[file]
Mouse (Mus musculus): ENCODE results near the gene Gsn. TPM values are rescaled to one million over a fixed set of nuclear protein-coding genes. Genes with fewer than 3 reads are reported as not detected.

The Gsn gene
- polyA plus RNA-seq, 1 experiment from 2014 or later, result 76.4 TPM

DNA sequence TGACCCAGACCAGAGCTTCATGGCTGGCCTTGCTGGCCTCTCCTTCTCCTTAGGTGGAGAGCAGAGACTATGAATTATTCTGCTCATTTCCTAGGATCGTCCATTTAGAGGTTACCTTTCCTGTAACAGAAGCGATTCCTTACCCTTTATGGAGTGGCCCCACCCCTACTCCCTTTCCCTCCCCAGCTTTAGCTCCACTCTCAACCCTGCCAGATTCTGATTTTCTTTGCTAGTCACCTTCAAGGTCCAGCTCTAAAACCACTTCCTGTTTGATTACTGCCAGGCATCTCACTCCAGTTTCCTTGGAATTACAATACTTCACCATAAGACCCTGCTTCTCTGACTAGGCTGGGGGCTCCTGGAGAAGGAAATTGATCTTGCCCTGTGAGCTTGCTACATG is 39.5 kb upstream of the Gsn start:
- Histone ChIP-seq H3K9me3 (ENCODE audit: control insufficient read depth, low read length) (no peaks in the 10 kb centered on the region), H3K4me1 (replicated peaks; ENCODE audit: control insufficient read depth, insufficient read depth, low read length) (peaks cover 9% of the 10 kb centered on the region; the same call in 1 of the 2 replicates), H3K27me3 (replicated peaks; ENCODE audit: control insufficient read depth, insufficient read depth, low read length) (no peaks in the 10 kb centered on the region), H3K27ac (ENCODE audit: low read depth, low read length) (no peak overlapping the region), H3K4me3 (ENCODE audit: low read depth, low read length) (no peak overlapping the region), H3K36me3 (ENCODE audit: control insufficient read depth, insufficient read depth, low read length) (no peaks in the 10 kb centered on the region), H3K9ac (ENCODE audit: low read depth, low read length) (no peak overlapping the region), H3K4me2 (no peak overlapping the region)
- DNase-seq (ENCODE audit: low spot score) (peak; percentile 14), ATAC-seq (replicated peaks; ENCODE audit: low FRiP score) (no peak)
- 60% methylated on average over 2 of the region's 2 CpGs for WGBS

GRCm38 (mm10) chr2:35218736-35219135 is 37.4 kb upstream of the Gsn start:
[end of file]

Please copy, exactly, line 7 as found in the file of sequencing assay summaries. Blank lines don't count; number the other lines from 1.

- 60% methylated on average over 2 of the region's 2 CpGs for WGBS